My experiences as a young child with the dentist, however, pushed me to explore a different aspect of healthcare, and I became a certified dental assistant through the American Red Cross in a military dental clinic. After obtaining my certification I went to work as a dental assistant and gained some real-life experience of what it was truly like to care for patients. I fell in love with dentistry and decided that I wanted instead to be a dentist. I knew I had what it took to be a great dentist.

Now with a clear sense of my life’s mission in mind I knew exactly what I needed to do. I went and got my undergraduate degree in Biochemistry. At this point in time, I met my husband, a young carpenter. I was attracted to his hard work ethic and determination to be self-employed and to be successful. We hit it off quickly. Within a short time, we moved in together and became engaged. He was 100% onboard with my desire to become a dentist and have six children. I was very determined to become a doctor and did whatever I needed to pay for my education. So while I went to school, I also worked as a dental assistant and waited tables at night.

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I also knew I needed to prove myself to the University of New Hampshire (UNH) by taking classes and getting a 4.0 grade point average to get accepted at UNH full time. We got married, and I continued my education. It was much harder to work and go to school full time to pay for it than it was to have a full scholarship. Even though I always seemed to do things the hard way, I was wired to quickly recover from difficulties.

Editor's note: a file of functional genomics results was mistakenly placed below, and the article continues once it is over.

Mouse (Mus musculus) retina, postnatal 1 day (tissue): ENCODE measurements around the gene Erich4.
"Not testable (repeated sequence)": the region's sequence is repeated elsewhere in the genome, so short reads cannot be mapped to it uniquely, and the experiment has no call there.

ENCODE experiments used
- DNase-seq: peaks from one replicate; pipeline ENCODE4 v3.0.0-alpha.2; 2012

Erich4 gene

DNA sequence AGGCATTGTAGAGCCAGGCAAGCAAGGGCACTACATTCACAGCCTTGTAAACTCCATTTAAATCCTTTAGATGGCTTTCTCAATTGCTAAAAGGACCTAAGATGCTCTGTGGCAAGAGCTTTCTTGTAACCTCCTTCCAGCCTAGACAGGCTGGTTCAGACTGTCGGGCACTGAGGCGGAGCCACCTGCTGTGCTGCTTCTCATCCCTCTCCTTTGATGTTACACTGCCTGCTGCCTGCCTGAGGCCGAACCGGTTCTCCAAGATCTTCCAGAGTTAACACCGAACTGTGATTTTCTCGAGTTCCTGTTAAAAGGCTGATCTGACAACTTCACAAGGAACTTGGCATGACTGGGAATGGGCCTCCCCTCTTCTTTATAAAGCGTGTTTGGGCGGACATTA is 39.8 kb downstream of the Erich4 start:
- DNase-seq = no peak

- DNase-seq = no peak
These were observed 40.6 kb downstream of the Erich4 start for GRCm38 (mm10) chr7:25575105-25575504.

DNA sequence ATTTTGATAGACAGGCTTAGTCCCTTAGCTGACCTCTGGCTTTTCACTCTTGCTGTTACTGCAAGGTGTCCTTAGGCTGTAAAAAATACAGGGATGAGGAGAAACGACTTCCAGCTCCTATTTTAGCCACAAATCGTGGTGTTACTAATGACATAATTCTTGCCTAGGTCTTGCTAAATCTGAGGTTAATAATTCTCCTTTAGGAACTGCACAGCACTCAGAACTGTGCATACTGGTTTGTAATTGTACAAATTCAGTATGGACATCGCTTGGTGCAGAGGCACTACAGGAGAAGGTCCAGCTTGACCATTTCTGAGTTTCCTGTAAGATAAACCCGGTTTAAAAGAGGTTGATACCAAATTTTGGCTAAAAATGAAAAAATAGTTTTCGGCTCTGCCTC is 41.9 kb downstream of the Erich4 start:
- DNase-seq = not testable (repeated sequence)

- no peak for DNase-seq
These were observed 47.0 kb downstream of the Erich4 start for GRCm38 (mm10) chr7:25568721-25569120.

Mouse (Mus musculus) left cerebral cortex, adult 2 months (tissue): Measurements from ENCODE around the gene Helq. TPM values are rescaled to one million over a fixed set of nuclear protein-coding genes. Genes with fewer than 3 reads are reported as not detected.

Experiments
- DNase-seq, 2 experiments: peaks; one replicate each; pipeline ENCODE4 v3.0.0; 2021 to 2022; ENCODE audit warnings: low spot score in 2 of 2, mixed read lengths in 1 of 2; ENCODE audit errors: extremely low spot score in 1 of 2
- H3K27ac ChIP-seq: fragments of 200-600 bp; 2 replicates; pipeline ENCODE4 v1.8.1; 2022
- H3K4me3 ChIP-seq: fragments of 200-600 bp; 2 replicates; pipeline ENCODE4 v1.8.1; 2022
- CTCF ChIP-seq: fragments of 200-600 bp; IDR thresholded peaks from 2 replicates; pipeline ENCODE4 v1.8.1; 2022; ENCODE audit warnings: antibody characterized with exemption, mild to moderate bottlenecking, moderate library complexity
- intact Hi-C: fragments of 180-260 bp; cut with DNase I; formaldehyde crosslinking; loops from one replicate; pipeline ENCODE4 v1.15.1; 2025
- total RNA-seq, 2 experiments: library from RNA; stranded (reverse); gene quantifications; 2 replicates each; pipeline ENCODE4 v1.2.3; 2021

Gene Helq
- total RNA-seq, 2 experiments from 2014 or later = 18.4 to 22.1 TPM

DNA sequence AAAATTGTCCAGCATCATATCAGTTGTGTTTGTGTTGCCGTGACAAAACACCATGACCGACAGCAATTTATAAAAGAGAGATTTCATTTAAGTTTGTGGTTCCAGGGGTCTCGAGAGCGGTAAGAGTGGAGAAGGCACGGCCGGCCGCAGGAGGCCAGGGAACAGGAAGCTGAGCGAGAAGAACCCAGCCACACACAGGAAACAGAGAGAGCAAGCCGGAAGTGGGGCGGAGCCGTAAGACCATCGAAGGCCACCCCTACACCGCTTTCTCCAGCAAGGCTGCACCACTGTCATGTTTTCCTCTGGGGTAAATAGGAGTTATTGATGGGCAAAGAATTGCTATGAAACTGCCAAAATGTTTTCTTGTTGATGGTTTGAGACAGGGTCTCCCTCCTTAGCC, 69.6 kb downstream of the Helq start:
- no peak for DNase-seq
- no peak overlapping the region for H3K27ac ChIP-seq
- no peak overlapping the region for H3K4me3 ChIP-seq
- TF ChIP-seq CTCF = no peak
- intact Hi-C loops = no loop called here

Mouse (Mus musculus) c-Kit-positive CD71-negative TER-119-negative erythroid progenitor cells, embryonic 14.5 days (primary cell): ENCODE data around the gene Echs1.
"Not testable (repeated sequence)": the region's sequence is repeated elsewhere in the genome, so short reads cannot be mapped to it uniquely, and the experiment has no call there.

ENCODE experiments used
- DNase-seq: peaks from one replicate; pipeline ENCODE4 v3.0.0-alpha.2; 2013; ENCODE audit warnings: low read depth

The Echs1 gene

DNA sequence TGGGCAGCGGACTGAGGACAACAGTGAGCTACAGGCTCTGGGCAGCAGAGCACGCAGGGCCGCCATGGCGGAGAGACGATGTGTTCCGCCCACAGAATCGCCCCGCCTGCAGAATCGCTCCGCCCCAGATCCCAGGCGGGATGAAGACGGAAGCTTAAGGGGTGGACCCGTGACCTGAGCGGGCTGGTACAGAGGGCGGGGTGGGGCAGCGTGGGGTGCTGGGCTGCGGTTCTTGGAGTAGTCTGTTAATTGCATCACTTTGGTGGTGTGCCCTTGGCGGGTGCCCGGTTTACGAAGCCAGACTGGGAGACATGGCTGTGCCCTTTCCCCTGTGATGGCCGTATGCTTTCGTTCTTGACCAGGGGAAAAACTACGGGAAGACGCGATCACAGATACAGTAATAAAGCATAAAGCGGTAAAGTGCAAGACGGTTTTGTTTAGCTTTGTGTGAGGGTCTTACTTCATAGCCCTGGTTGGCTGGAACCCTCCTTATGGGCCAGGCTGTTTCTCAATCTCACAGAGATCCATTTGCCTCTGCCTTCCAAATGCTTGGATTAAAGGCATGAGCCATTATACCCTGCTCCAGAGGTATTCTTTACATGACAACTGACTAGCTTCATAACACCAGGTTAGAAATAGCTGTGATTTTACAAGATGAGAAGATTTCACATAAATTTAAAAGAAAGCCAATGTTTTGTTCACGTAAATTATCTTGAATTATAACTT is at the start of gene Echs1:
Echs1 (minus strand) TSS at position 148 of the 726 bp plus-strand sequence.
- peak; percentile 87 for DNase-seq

During my senior year of undergraduate school, I got pregnant with my first child. Since I had severe morning sickness for 8 months, my husband encouraged me to take a break from school. I was determined to finish as I knew that if I quit, I might never finish and my dream of

becoming a doctor would vanish. From this experience I learned you can do anything you set your mind to assuming you want it bad enough. No matter what the challenge, hard work, passion and true grit win out.

During this time, the niece of the dentist I worked for, who was in dental school herself, told me I would never make it through dental school with a baby, a husband and so many “distractions” as she called them. As I stood before her with my big pregnant belly, she said that dental school was so hard and I didn’t have a clue. This only fueled my desire to prove her wrong. She did not know the struggles I had gone through to get to this point nor my resilience. I was determined to be a doctor! My nine-pound 5 oz. baby girl, Nicole, was born on the last day of

 classes in undergraduate school. She went to all my final exams with me, and was just 10 days old when I walked across the stage at my graduation. I did it!

To finish reading Dr. Meyers’ chapter and many more like it, you can purchase The Chronicles of Women in White Coats 4 by clicking here.